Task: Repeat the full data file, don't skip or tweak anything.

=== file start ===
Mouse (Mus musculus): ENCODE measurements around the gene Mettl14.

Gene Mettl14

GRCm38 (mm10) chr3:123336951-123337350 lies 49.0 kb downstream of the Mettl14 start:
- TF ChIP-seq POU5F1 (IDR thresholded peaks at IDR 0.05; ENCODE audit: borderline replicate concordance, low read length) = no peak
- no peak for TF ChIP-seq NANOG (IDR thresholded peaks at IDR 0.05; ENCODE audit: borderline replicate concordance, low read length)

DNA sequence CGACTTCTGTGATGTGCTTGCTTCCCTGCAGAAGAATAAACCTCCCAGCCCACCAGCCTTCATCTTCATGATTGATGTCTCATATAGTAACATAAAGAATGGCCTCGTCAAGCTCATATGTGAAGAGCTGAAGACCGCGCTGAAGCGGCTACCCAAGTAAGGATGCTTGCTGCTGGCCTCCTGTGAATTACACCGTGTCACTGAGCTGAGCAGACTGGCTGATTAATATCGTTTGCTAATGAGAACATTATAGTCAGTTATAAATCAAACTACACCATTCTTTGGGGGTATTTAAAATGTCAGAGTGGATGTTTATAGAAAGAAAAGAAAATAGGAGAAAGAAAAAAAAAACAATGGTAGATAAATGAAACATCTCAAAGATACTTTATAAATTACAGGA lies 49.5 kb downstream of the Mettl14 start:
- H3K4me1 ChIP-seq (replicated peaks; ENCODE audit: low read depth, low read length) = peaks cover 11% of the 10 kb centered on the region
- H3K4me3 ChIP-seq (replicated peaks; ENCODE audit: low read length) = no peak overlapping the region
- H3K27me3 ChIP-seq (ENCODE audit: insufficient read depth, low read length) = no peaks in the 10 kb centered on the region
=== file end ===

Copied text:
Mouse (Mus musculus): ENCODE measurements around the gene Mettl14.

Gene Mettl14

GRCm38 (mm10) chr3:123336951-123337350 lies 49.0 kb downstream of the Mettl14 start:
- TF ChIP-seq POU5F1 (IDR thresholded peaks at IDR 0.05; ENCODE audit: borderline replicate concordance, low read length) = no peak
- no peak for TF ChIP-seq NANOG (IDR thresholded peaks at IDR 0.05; ENCODE audit: borderline replicate concordance, low read length)

DNA sequence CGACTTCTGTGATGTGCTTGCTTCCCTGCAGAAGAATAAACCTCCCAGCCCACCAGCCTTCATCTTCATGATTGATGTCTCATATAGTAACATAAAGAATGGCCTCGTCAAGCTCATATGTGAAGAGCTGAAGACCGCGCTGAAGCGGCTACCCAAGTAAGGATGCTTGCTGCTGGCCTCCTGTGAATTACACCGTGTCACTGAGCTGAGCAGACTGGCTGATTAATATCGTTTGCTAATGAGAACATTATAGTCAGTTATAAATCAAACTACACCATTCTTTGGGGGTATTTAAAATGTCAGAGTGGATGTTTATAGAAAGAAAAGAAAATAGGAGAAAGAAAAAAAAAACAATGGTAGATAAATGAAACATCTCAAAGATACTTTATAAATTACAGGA lies 49.5 kb downstream of the Mettl14 start:
- H3K4me1 ChIP-seq (replicated peaks; ENCODE audit: low read depth, low read length) = peaks cover 11% of the 10 kb centered on the region
- H3K4me3 ChIP-seq (replicated peaks; ENCODE audit: low read length) = no peak overlapping the region
- H3K27me3 ChIP-seq (ENCODE audit: insufficient read depth, low read length) = no peaks in the 10 kb centered on the region